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Microsoft: Competing on Talent Essay

In 1999, a front page Wall Street Journal article was attracting attention with a headline “As Microsoft Matures, Some Top Talent Chooses to Go off Line.” It was a question taken very seriously by Gates and Ballmer who understood that company’s enormous success was largely due to its ability to recruit, motivate, and retain extraordinary talent. This article explores the HR philosophies, policies, and practice in 1980s and examines how the policies were managed in 1990s.

Microsoft through the 1990s

* Recruiting: Attracting the Best and Brightest * Bill Gates preference: intelligent, not necessarily experienced, new college graduates, smarts, get things done. * Recruit from elite educational institutions, made visits to schools to search the most brilliant and driven students * An intense interview process, which interviewed by at least 3-10 employees * Microsoft’s tight control on headcount further reinforced the pressure, philosophy was “n–1” * Microsoft’s Work Environment: The Caffeine Culture

* Hard work environment, kept strange hours, consumed cases of Coke, and occasionally slept on the office floor * Comfortable work environment was recognized as being essential to morale and mental health * But some eventually became worn down by the demanding pace, and burnout was as continual concern * Gates keep alive the feeling of a small company by restructured the organizations into small units * Development through Stretch and Challenge

* Strong belief that such individuals were best developed through challenging and engaging work assignments * Limited educational and training, because primarily recruited technical experts some would not be effective managers * Development by horizontal transfers and personal mentoring * “Ladder levels” established to assist managers in recruiting developers and in offering salaries based on skill level * Review and Reward: The Options-Driven Engine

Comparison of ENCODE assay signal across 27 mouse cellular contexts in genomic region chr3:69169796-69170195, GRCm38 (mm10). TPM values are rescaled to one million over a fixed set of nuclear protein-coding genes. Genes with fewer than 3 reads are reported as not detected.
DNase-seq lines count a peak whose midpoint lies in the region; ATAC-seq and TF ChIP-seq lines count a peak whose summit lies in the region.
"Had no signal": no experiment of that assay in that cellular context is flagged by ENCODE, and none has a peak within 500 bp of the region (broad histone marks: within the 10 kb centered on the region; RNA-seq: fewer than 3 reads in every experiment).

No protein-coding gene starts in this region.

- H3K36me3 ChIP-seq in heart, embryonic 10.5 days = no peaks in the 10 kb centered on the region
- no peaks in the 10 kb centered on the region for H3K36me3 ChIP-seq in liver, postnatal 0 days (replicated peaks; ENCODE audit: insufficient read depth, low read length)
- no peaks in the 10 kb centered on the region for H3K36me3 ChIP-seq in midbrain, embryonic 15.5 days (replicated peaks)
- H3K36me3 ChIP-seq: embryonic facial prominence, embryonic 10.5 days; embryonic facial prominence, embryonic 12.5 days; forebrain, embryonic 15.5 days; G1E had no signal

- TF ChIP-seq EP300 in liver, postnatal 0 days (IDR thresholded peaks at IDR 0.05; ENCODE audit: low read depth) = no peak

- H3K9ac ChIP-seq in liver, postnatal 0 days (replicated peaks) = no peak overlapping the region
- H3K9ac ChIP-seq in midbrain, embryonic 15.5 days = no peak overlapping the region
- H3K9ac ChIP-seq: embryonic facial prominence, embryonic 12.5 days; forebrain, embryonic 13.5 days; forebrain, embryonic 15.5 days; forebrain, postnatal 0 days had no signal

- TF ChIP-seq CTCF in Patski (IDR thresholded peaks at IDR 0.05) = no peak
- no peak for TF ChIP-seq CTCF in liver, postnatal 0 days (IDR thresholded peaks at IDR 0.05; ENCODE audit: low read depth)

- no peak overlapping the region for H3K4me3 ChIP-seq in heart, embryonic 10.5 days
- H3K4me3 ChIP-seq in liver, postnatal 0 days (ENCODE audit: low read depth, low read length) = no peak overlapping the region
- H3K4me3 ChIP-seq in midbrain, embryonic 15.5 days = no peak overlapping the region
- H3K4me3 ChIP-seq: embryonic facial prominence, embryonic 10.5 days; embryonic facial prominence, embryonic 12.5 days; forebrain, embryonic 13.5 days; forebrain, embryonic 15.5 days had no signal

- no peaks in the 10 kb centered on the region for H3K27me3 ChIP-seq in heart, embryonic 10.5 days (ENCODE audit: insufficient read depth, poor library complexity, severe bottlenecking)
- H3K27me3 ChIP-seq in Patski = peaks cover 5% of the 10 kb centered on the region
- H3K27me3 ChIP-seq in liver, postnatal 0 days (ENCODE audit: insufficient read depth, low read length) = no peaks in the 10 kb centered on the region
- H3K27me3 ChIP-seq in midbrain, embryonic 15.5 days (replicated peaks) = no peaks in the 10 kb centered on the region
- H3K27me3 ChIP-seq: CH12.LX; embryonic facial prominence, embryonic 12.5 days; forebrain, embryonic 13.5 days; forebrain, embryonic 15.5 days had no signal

* Gates’ belief: employee ownership raised motivation and retention, key employees were given equity * Linkage between individual performance and reward, acronym SMART was applied * The semi-annual review, learning from mistakes, a forced evaluation curve tied to a 1–5 performance scale * Salaries were set at the 50th percentile, merit increases awarded on the basis present skills Microsoft through the 1990s

Sales already exceeded $1 billion, the number of employees moved over the 5,000 mark, and no longer the small company * Recruiting in the 90s * Gates and Ballmer preserve their general recruiting principles, still followed the rigorous interviewing practice * A full-time team of 35 managed recruiting activities, recruiting was still a responsibility of everyone in organizations * Rapid growth outpaced its ability to recruit from college campus, attracting experienced from within the industry * In 1999, Microsoft earned a place on Fortune’s elite list of World’s Most Admired Companies * Managing Culture in the 90s

* In the 1990s, Gates concerned that it was losing some values and spirit that had made it successful * In early 1990s, they had begun using employee surveys to quantify employee attitudes * Big retention problems: attrition rate was 7.6% in 1997, and 7% in 1998, below the industry rate 15.3% * Facing this problem, Ballmer proposed two priorities: change company’s vision and develop capable leaders * Development in the 90s

* Lack of capable managers and leaders as they recruit brilliant technical people * “Bench Program” initiatives, to identify future leader then try to find specific ways to help them grow, not effective * Develop “key people review” approach, to identify potential people * Highest potential list was segmented into 3 waves: near-term VP, functional leadership and young high potential * Review and Reward in the 90s

* Developed “competency model” with 6 “success factors”: taking a long-term approach to people and technology, getting results, individual excellence, a passion for products and technology, customer feedback, and teamwork * Developed 29 individual competencies, brings greater clarity and consistency to many of its people processes * Increase the target level for base pay from the 50th percentile to the 65th percentile Protecting the Past, Building the Future

* Dilemma facing management: how to protect the HR policies and practices, while adapting to the new business reality * Ballmer proposing a balance of life and work, but eliminate the pressure-cooker environment * In fact, turnover running at half industry norms and the company received 15,000 job applications a month


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